1. hi David, thank you for sharing your insight. I like your last sentence a lot, that works for me! Assuming of course, there’s a safe anchorage to come in for maintenance. 😉 It’s too bad the officials didn’t consider the impact to the number of boats from extending time before import. I especially hope cruisers can be more thoughtful guests, so that regulations aside, there are not bad feelings from those on shore who look out at a boat anchored off their home.

  10. This is a great article, as usual, with good information on what we might expect when heading into the Polynesian Islands. Each of us has our reasons for wanting to live the life of a cruising sailor, and each is different. The main reason I sought this lifestyle is to visit the many Pacific Islands off the beaten path…the ones where there are no airports and only small villages or even uninhabited. That’s why I’m anxious to start moving west.

    As a young-ish U.S. Marine, I was fortunate to get stationed in Hawaii for 3 years. Although it is certainly well-traveled, I became enamored by the Polynesian culture and history while I was there and came to understand why Polynesians are so protective of their islands and their culture. One of my best friends is Polynesian. She and her daughter took the time to teach Kristi and I so much about their history and culture and how much they value nature and all the wonderful gifts these islands impart on those fortunate enough to experience them.

    Your point about being sensitive to the culture and environment while we are traveling the globe is something that truly hits home for Kristi and I. We not only want to visit places like this, but our plan is to bring needed items to the small villages as we travel. We want the islanders to look forward to visits from cruisers, not dread us.

    As always, thank you for a well-written and thorough post!

  11. Well if you decide to go via Palmyra Atoll, watch out for any shady drifters with an eye on Totem! (I just read “And the Sea Will Tell” recently.)

  12. Oh dear, we must have been lazing. After seeing/hearing from you in Indian Ocean Scraatch is still to Transit Panama, for 3rd time, and try and catch up, coming soon. This time possibly to Alaska via Japan….Trying to avoid world ARC and all the arrogant nuisance they make, almost a distillation of your ‘tick list’ cruisers.
    Thanks for Tahiti update, where does one stop there now?
    Last time I circumnavigated Tahiti itself and found pleasant empty stops at the south and on east coast. At one point a boat rushed out, apologised for no time for proper welcome, delivered a pile of fresh fruit and offerred the liberty of their shore line and reef. Yes this was Tahiti itself but the far end from Papeete…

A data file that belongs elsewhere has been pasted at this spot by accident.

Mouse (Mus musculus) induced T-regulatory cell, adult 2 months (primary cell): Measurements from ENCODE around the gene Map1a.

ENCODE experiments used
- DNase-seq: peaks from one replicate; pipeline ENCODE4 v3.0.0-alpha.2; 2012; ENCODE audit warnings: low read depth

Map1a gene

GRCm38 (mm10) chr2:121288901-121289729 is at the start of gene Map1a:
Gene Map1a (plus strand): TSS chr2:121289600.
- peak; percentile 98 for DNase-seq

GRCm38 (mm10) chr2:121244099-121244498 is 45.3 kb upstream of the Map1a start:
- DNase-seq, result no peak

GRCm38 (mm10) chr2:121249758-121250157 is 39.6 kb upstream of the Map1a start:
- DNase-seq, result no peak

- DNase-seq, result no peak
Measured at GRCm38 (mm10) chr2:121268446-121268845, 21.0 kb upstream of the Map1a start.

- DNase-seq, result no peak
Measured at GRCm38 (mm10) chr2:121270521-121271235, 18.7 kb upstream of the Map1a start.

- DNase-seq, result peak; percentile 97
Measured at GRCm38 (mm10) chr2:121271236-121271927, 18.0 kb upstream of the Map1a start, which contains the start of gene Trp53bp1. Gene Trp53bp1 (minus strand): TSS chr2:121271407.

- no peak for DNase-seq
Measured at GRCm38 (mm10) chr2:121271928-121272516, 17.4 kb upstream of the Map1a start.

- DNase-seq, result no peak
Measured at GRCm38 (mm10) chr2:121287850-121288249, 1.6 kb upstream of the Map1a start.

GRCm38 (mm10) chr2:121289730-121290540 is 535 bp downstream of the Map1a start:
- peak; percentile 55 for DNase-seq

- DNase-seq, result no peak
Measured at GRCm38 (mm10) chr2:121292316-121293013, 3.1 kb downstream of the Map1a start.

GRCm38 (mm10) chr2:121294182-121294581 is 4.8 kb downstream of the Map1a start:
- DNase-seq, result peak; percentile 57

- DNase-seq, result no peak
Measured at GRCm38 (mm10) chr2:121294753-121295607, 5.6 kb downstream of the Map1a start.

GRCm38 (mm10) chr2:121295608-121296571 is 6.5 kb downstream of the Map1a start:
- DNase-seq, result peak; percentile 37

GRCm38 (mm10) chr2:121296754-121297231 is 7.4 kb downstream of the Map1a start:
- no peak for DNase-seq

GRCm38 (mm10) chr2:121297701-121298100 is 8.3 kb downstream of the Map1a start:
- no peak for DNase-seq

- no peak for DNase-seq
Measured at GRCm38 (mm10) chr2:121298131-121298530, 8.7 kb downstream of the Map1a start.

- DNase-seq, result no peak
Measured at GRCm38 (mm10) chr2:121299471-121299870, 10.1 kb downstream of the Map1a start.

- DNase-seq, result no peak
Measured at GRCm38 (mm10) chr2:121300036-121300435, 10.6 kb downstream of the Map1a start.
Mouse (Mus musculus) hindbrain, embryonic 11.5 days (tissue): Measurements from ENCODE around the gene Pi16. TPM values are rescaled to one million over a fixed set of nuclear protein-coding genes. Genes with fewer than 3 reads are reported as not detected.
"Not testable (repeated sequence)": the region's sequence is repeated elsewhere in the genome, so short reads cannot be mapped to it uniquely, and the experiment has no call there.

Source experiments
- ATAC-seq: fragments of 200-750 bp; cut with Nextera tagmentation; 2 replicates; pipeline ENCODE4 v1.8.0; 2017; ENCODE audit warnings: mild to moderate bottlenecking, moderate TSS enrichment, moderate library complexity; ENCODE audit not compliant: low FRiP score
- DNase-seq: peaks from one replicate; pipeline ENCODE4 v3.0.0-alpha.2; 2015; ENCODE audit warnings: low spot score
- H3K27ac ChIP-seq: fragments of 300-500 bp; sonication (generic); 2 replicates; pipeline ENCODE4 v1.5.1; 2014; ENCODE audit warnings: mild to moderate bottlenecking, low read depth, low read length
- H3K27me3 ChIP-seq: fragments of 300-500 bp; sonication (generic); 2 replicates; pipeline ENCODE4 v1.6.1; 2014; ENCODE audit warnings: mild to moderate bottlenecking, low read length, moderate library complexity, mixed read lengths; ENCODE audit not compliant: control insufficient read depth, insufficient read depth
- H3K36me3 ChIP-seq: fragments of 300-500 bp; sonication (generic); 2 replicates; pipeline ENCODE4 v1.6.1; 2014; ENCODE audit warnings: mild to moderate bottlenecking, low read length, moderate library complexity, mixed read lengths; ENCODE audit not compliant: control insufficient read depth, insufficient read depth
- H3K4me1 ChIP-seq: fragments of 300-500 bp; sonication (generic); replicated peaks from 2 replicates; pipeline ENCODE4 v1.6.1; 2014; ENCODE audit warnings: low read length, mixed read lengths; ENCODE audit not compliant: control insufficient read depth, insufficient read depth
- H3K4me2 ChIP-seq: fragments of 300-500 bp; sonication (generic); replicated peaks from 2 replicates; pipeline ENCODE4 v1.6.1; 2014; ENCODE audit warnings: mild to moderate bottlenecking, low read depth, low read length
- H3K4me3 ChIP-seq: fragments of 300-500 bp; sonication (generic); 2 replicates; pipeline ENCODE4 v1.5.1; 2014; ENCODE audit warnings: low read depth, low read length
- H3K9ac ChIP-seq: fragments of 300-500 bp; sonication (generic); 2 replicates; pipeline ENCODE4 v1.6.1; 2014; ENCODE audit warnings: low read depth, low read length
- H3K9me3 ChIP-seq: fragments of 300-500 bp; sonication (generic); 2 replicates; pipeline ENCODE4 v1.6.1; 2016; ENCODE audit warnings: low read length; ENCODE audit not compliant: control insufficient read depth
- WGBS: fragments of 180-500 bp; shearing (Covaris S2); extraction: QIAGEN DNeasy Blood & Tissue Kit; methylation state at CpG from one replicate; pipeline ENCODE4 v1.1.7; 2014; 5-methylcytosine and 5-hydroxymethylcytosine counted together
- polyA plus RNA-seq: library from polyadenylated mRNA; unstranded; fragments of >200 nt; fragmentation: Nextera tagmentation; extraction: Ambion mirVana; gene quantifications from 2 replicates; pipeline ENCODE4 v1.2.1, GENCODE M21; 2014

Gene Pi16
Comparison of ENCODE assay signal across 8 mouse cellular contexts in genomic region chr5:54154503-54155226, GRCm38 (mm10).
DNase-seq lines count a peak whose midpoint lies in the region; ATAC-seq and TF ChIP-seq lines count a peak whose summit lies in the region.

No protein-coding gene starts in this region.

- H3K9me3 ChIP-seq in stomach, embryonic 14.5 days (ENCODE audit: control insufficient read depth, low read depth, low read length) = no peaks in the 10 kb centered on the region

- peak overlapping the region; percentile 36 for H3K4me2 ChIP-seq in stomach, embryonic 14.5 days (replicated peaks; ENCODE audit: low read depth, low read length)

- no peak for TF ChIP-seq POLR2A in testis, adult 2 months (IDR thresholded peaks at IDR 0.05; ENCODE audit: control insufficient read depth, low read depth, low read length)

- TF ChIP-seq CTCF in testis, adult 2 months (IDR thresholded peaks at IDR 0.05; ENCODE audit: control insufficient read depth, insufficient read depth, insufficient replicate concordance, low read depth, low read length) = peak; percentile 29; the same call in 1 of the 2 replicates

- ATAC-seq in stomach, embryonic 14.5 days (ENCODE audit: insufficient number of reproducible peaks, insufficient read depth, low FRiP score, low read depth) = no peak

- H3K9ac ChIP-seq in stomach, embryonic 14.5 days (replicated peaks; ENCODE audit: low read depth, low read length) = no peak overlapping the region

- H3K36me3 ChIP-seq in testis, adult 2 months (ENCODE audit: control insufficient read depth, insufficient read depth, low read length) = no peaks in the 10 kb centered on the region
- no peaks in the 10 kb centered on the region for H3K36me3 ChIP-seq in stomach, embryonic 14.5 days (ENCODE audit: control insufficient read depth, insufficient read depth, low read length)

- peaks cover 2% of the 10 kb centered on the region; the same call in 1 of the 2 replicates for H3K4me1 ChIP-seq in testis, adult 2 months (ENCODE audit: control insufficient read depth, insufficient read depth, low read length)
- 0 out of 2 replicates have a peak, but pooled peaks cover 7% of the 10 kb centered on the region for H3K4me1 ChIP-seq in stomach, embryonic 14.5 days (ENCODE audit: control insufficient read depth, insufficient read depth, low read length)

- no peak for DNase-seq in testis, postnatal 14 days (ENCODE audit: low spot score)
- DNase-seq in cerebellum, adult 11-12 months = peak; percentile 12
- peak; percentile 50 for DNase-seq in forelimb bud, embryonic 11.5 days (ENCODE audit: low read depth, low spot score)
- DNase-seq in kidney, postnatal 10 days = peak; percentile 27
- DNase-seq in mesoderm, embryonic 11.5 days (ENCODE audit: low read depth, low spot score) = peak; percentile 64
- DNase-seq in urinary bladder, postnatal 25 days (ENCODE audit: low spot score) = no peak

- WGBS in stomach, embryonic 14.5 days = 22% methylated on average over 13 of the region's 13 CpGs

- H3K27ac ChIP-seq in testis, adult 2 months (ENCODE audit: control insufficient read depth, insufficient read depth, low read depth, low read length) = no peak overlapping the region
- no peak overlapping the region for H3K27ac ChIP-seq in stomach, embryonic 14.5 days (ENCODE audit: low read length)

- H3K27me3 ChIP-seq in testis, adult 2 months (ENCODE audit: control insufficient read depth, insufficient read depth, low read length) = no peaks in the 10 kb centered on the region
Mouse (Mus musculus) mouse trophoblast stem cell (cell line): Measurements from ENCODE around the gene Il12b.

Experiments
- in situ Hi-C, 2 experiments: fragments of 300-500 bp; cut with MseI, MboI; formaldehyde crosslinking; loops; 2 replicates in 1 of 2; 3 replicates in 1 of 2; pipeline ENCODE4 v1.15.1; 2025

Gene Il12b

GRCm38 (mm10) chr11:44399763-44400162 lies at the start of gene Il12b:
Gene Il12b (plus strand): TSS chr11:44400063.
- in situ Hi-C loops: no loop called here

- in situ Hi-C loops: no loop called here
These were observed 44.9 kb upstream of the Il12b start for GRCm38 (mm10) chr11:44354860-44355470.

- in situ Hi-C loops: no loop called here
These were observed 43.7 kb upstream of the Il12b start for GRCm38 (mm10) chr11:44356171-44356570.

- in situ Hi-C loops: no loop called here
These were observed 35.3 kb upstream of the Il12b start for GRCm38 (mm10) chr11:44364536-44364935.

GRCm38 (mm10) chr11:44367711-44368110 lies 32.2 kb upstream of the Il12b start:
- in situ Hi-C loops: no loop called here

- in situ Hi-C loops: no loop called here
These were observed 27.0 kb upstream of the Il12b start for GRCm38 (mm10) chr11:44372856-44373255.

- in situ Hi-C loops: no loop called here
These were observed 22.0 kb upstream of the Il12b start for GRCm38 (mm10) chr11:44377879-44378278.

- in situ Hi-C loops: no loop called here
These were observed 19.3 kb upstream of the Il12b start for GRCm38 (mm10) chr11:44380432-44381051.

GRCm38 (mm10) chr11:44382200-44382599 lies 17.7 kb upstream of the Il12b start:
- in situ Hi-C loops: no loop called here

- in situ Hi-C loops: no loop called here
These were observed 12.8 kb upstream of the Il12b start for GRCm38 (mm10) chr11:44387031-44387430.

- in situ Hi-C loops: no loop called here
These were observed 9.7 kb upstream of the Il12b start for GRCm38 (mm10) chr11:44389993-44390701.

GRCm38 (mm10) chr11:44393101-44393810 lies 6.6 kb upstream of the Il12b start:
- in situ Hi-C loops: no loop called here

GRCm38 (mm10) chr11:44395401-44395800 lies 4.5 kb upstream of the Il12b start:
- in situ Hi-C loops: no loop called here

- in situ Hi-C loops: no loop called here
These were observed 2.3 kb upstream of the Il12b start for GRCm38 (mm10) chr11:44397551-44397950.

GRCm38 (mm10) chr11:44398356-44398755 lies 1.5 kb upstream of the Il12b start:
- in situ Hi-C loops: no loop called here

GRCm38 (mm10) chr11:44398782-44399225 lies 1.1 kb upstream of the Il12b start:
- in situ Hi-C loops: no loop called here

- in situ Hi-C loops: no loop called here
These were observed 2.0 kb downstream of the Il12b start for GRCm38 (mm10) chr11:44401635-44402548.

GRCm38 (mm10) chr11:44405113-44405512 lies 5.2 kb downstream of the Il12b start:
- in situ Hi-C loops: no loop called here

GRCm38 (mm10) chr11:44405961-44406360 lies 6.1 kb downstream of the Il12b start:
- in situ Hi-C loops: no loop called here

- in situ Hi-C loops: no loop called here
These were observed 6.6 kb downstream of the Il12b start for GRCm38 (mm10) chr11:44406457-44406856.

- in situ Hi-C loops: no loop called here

Kitty and Brian on Scraatch.

    1. Hi Brian, these anchorages are still wonderful and unspoilt. The restriction concerns areas where yachts have concentrated because they are close to Papeete, not really places you want to spend much time unless you wait for repairs or work here and live on your boat. Also restrictions in Moorea where everybody congregates during the week end…but 85 moorings is not that restrictive

    2. LOL re tick-list cruisers! I agree, but I’m also happy to see them go at all – even if it’s ticking a bucket list – than not go at all. Latest on Tahiti – check the website links in the post, there are some excellent resources there with latest/greatest. I’m confident we’ll have wonderful encounters in FP again and can’t wait to get back.

  13. We are so lucky we spent thirteen months in FP without too many rules. I’m glad they want to preserve the reefs but they need a plan.

  14. I NEED SOME ADVICE: I am traveling on a Norwegian Cruise in April 2020 from Hawaii down to Tahiti. We stop at Nuku Hiva on Monday, April 13. My wife has a bad back and MS and can’t explore that island as the drive is very tough. We would love to cruise around the island for the day, but there aren’t many excursions that do that (and we don’t care for the typical crowded pre-planned trips like that). Do any of you full-time sailors plan to be in that area at that time? I would love to compensate you to show a couple of tourists around the island for the day. Just thought I would try to see if I could get lucky! Thanks!